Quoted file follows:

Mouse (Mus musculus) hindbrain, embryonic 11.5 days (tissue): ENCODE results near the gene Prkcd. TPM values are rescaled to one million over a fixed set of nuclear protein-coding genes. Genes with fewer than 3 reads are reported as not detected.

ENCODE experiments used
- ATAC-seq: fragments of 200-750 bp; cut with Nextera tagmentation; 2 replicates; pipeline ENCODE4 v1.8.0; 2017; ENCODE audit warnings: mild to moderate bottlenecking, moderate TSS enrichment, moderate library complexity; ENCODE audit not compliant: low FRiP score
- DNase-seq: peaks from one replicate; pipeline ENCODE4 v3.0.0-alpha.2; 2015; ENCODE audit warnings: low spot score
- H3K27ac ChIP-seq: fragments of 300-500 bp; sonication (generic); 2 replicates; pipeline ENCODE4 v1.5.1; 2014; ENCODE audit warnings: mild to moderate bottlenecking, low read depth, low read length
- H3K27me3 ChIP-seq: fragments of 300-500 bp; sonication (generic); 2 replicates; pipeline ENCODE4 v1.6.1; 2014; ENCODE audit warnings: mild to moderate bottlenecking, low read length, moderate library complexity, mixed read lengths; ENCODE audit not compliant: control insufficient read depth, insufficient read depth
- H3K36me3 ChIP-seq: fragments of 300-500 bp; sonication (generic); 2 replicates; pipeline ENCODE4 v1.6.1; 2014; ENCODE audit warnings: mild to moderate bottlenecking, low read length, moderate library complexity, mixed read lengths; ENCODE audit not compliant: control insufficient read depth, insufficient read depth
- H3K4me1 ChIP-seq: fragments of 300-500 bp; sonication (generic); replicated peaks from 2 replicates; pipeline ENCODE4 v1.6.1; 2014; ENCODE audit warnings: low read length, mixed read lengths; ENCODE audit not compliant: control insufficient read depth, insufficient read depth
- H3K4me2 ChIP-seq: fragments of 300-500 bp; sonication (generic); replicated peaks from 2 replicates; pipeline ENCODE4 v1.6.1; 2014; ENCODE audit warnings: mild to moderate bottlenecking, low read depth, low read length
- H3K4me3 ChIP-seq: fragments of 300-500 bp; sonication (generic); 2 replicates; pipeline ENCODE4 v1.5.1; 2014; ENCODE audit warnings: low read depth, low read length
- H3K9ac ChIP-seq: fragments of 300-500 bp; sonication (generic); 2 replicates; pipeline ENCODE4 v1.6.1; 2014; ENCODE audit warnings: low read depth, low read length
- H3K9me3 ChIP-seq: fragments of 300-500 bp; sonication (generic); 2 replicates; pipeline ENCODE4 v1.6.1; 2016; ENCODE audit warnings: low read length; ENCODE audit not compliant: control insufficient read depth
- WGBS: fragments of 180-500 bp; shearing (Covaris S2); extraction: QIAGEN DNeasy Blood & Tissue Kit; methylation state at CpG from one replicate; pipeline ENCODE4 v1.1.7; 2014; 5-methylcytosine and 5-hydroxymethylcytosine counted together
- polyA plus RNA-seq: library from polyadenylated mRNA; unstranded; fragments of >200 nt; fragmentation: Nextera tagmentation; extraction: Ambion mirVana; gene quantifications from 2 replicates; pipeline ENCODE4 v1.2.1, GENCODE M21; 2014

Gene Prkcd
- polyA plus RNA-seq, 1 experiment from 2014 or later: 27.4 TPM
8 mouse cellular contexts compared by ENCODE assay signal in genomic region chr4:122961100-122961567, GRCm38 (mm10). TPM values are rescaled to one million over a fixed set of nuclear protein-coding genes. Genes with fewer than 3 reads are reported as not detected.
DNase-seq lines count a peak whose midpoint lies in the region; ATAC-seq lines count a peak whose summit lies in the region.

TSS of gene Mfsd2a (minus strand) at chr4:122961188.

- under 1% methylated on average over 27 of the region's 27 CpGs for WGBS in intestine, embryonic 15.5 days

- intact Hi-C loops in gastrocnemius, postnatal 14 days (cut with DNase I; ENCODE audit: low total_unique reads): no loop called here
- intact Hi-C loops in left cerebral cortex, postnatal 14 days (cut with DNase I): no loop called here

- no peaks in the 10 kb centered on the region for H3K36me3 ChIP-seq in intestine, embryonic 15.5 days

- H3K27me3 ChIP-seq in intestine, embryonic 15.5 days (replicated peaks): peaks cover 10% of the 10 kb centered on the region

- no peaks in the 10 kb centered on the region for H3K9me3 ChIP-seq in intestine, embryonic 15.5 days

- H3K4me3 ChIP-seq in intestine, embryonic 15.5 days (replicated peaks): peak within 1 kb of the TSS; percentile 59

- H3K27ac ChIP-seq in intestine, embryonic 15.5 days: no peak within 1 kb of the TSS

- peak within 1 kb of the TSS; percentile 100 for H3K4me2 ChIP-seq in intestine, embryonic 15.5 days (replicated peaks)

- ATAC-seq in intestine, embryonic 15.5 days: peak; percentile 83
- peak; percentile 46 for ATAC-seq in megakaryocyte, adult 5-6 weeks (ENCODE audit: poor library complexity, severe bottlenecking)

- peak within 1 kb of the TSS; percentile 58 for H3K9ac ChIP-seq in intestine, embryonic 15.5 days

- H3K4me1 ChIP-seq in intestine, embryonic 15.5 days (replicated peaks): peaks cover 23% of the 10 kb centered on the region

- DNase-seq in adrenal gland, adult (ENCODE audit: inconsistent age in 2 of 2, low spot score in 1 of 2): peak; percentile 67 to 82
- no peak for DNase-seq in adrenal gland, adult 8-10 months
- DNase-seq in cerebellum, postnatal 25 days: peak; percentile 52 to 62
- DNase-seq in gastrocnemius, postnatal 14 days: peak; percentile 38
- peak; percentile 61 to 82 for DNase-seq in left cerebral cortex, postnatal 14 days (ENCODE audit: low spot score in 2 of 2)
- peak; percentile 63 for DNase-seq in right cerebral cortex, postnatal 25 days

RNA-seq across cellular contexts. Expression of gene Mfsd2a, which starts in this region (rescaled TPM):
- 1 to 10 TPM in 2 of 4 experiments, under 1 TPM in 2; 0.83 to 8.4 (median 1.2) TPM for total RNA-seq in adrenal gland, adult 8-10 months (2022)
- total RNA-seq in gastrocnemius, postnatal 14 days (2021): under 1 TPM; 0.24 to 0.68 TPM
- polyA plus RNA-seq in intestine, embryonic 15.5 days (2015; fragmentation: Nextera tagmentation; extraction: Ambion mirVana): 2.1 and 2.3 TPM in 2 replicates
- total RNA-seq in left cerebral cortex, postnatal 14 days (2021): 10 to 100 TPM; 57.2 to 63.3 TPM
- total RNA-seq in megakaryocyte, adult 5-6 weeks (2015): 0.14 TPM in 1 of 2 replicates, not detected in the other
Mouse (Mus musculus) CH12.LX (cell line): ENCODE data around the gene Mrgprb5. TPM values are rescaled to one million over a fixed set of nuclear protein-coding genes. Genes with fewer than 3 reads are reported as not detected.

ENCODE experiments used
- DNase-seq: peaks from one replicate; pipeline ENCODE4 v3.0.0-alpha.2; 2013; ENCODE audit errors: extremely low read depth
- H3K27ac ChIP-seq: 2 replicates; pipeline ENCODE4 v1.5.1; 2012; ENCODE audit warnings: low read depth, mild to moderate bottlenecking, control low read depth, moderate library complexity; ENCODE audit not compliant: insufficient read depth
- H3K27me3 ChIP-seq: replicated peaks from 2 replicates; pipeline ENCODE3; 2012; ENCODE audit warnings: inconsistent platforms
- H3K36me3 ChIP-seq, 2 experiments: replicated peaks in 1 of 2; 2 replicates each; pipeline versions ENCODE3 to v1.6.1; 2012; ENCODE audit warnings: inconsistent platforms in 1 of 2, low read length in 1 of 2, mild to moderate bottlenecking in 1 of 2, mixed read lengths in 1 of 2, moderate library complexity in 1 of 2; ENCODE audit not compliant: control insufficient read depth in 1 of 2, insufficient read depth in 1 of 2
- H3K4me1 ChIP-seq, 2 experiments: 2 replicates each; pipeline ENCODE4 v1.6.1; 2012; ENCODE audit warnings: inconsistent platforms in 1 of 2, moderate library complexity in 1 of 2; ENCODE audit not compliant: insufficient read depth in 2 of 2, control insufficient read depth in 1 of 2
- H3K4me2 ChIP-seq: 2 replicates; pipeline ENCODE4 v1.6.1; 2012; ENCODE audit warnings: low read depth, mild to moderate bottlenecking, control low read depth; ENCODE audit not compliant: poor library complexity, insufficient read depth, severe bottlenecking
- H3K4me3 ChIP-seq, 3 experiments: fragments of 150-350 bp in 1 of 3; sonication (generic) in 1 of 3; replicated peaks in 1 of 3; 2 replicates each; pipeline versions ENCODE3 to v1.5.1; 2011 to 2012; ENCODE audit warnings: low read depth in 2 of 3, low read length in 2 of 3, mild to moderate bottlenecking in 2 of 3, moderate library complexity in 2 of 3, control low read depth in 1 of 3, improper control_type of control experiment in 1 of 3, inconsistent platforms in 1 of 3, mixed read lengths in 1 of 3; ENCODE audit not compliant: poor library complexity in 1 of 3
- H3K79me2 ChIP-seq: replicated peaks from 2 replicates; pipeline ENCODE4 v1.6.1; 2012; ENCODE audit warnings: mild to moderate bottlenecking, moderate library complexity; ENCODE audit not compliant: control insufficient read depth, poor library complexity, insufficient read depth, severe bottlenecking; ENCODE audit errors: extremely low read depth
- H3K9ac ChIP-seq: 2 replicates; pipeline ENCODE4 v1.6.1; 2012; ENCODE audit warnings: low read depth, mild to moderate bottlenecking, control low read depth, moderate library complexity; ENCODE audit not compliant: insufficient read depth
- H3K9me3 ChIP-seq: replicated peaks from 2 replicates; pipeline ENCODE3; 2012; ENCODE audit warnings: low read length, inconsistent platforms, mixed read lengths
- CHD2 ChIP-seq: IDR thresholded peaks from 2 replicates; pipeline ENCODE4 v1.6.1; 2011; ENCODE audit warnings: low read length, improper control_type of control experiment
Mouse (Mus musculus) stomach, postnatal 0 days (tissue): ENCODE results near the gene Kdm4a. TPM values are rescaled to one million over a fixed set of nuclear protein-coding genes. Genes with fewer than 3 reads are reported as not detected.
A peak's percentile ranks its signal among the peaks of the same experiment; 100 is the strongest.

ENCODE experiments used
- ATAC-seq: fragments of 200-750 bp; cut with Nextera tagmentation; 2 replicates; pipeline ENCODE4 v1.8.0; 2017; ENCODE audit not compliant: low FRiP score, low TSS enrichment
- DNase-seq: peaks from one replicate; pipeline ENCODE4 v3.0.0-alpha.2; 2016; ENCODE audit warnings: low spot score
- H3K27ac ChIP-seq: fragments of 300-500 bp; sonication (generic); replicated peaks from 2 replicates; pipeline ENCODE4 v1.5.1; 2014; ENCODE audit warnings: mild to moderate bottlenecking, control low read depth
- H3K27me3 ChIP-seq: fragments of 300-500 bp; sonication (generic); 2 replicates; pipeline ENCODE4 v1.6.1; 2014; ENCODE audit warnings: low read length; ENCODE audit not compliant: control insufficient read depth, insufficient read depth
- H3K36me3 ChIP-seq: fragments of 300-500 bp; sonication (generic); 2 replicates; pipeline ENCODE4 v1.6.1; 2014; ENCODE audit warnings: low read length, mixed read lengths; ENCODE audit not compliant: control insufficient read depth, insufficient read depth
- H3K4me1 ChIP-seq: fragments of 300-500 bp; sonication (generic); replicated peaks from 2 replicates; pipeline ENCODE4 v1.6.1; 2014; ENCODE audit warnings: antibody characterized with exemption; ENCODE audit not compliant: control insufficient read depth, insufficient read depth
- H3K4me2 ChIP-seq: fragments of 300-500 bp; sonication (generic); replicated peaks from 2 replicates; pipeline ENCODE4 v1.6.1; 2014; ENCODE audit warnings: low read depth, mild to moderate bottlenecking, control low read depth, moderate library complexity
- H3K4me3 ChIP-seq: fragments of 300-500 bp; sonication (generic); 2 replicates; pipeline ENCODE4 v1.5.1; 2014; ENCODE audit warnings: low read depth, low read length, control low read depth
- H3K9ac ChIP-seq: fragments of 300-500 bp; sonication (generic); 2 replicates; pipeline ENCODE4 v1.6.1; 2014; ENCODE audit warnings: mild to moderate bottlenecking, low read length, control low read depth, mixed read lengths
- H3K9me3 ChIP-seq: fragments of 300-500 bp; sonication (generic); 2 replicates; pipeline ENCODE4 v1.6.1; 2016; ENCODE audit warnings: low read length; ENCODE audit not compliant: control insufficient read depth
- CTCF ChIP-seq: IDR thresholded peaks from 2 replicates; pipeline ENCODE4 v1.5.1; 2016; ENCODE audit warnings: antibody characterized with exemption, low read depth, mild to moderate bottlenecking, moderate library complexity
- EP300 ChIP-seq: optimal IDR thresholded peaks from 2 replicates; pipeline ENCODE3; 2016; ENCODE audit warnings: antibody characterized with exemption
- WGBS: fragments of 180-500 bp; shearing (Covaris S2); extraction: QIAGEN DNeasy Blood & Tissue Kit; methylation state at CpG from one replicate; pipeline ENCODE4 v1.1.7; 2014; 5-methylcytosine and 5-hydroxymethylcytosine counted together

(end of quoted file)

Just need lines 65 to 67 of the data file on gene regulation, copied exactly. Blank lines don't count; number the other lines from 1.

- H3K36me3 ChIP-seq: fragments of 300-500 bp; sonication (generic); 2 replicates; pipeline ENCODE4 v1.6.1; 2014; ENCODE audit warnings: low read length, mixed read lengths; ENCODE audit not compliant: control insufficient read depth, insufficient read depth
- H3K4me1 ChIP-seq: fragments of 300-500 bp; sonication (generic); replicated peaks from 2 replicates; pipeline ENCODE4 v1.6.1; 2014; ENCODE audit warnings: antibody characterized with exemption; ENCODE audit not compliant: control insufficient read depth, insufficient read depth
- H3K4me2 ChIP-seq: fragments of 300-500 bp; sonication (generic); replicated peaks from 2 replicates; pipeline ENCODE4 v1.6.1; 2014; ENCODE audit warnings: low read depth, mild to moderate bottlenecking, control low read depth, moderate library complexity